Over the years IFBV-BELHERB accumulated puzzling data concerning Artemisia annua grown on the Bamileke plateau in Cameroon.
Among all the clinical trials we have run in several countries, the infusion from Cameroon gave probably the best results (Rosine Chougouo et al, Proceedings MIM Conf, Nairobi, Kenya, 2 Nov 2009, no 312). The results of the comparative study showed a significantly higher sensistivity for the Artemisia annua concoction (0% late therapeutic failure), much better than 12.5 % for artesunate and 14.3% for artesunate-amodiaquine.
Many anecdotical or scientific results indicate that leaves and stems of Artemisia annua have different therapeutical properties, often higher for leaves, sometimes lower.
Our efforts so far to elucidate key factors explaining these differences have failed. Artemisinin, polyphenols, essential oils are higher in leaves, scopoletin sometimes lower. If the therapeutical properties against malaria, bacteria or nematodes, really are proportional to the concentration of these organic key constituants the healing power of stems should be close to zero.
I have written on this topic sometimes ago. My present research on dams and malaria in Africa triggered me to invoke some more thoughts. Several dams are under construction in sub-Saharan Africa. According to FAO database, some 118 dams are currently under construction while several more are planned. My analysis indicated that over half (57%) of these dams are located in areas with unstable/seasonal malaria. Previous studies indicated that dams in unstable semi-arid areas intensify malaria transmission.
Following the recommandations in the WHO Tradtional Medicine 2014-2023 document published in Decembrer 2013 in several African countries Centers for Traditional Medicine are stepping up their activities
- Centre de Médecine Traditionnelle de Buta, abbé Léopold Mvukiye
- Homeopharma, Institut de Soins Naturels, Madagascar
- Centre de Médecine Tradtionnelle du Mali (Bandiaraga)
- In the Gambia the National Agricultural Research Institute
- Département de Médecine, INRS, Bamako, Mali
- In Uganda the Ministry of Health and the University of Makerere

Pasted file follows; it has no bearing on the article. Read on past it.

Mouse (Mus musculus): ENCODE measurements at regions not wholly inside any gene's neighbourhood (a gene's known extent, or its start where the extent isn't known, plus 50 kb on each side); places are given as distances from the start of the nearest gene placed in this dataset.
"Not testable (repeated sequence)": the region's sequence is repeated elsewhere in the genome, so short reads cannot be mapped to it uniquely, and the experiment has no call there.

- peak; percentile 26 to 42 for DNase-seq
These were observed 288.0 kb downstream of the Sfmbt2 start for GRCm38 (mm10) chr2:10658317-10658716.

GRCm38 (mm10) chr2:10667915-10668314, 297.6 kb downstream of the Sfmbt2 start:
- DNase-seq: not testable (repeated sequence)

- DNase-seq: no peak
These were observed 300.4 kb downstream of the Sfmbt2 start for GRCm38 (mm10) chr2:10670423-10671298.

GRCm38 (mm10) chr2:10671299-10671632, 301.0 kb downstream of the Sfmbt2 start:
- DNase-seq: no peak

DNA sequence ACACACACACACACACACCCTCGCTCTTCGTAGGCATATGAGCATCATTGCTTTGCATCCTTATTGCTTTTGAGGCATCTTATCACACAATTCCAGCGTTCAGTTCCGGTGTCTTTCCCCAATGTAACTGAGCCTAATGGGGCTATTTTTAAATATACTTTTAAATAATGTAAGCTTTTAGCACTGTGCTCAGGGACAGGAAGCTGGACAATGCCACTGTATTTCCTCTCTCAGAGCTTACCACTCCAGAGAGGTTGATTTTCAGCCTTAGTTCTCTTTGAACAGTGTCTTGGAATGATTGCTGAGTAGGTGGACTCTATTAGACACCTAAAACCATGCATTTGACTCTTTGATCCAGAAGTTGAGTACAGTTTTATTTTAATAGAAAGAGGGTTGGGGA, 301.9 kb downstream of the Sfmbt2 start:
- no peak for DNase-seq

submitted by Lucile Cornet-Vernet and Pierre Lutgen
The competitive product Artequick which the Chinese launched against Coartem and Coarsucam is now confronted by resistance like any other monotherapy. A letter to the editor by DL Saunders et al., in NEJM July 2014 describes the dihydroartemisinin-piperaquine failure in Cambodia. The drug was adopted as first line treatment in this country in 2010. Three years later the efficacy has decreased from 92% to 64%. At 72 hours 56% of patients still had persistent parasitemia. A disaster for Cambodia now, but a genocide looming for African countries, after the failure of other ACTs.
Although 80% of malaria occurs in children under five years of age, infants under six months of age are known to have low rates of infection and disease. It is not clear why this youngest age group is protected. The perception that malaria is uncommon in young infants has resulted in the paucity of information currently available and the lack of evidence-based treatment guidelines in this population, Many children are dying before malaria is diagnosed and the death toll for infants under aged under six months is estimated at 200 000 – 300 000 annual casualties.
Artemisia annua has strong allelopathic properties as was documented by Mediplant for the high artemisinin hybrid. In other words the plant becomes invasive and inhibits the growth of other plants or cash crop on fields where Artemisia has been planted for the extraction of artemisinin by Bigpharma.
With WHO's blessing Keasling's synthetic artemisinin replaces the natural product: an economical disaster for African families who have invested all their meager resources in Artemisia annua plantations, lured by the promise of big profits.
As this year is the centenary of the start of World War 1, perhaps readers may be interested to see how malaria may have changed the outcome of the war had the Turkish army managed to hang on after the last battle in 1918, as the British Army collapsed from malaria two weeks after that battle. See http://www.eradication-of-malaria.com/ww1-malaria.html This may be used to serve as a reminder to those who choose to ignore the disease and treat it casually.
Osana is a small, all natural anti mosquito soap. You simply wash with this bar of soap to keep mosqito away.
We are passionate about providing a non toxic solution to protect people naturally, as well as creating a sustainable product with no negative side effects.
Constant Tchandema and Pierre Lutgen
Potassium, the most abundant cation in the human body, regulates intracellular enzyme function and neuromuscular tissue excitability. Serum potassium is normally maintained within thenarrow range of 3.5 to 5.5 mEq/L.
Several recently published Cochrane Reviews from the Cochrane Infectious Diseases Group may of interest to Malaria World members:
Artemether for severe malaria (new review) http://ow.ly/CEOQi
Drugs for preventing malaria in pregnant women in endemic areas: any drug regimen versus placebo or no treatment (updated review) http://ow.ly/CEPri
A very important paper posted on www.malariaworld.org (Enabling factors facilitating the use of neem-based remedies for the management of malaria … ).
An apotheosis of herbal medicine
It documents in an excellent way the superiority of herbal medicine against malaria when compared with ACTs.
“The years teach much that the days never knew” (Unknown source)
In the 1970s, there were only about nine countries where dengue fever existed but now the number is closer to 60. As of 2010 dengue fever is believed to infect 50 to 100 million people worldwide per year with 1/2 million life-threatening infections There is no cure and no real treatment.